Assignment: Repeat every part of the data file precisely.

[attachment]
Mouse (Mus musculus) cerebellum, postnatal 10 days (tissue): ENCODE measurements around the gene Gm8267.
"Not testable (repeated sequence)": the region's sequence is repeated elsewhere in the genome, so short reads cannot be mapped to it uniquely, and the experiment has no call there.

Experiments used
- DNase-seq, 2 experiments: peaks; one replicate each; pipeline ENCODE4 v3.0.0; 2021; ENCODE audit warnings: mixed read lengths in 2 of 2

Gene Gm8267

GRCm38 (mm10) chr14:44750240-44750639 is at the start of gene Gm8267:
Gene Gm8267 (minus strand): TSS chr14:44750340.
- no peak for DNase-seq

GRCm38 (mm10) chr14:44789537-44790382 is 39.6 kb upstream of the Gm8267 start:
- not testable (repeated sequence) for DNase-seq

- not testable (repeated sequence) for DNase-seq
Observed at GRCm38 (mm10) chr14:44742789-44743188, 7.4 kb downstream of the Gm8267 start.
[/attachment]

Mouse (Mus musculus) cerebellum, postnatal 10 days (tissue): ENCODE measurements around the gene Gm8267.
"Not testable (repeated sequence)": the region's sequence is repeated elsewhere in the genome, so short reads cannot be mapped to it uniquely, and the experiment has no call there.

Experiments used
- DNase-seq, 2 experiments: peaks; one replicate each; pipeline ENCODE4 v3.0.0; 2021; ENCODE audit warnings: mixed read lengths in 2 of 2

Gene Gm8267

GRCm38 (mm10) chr14:44750240-44750639 is at the start of gene Gm8267:
Gene Gm8267 (minus strand): TSS chr14:44750340.
- no peak for DNase-seq

GRCm38 (mm10) chr14:44789537-44790382 is 39.6 kb upstream of the Gm8267 start:
- not testable (repeated sequence) for DNase-seq

- not testable (repeated sequence) for DNase-seq
Observed at GRCm38 (mm10) chr14:44742789-44743188, 7.4 kb downstream of the Gm8267 start.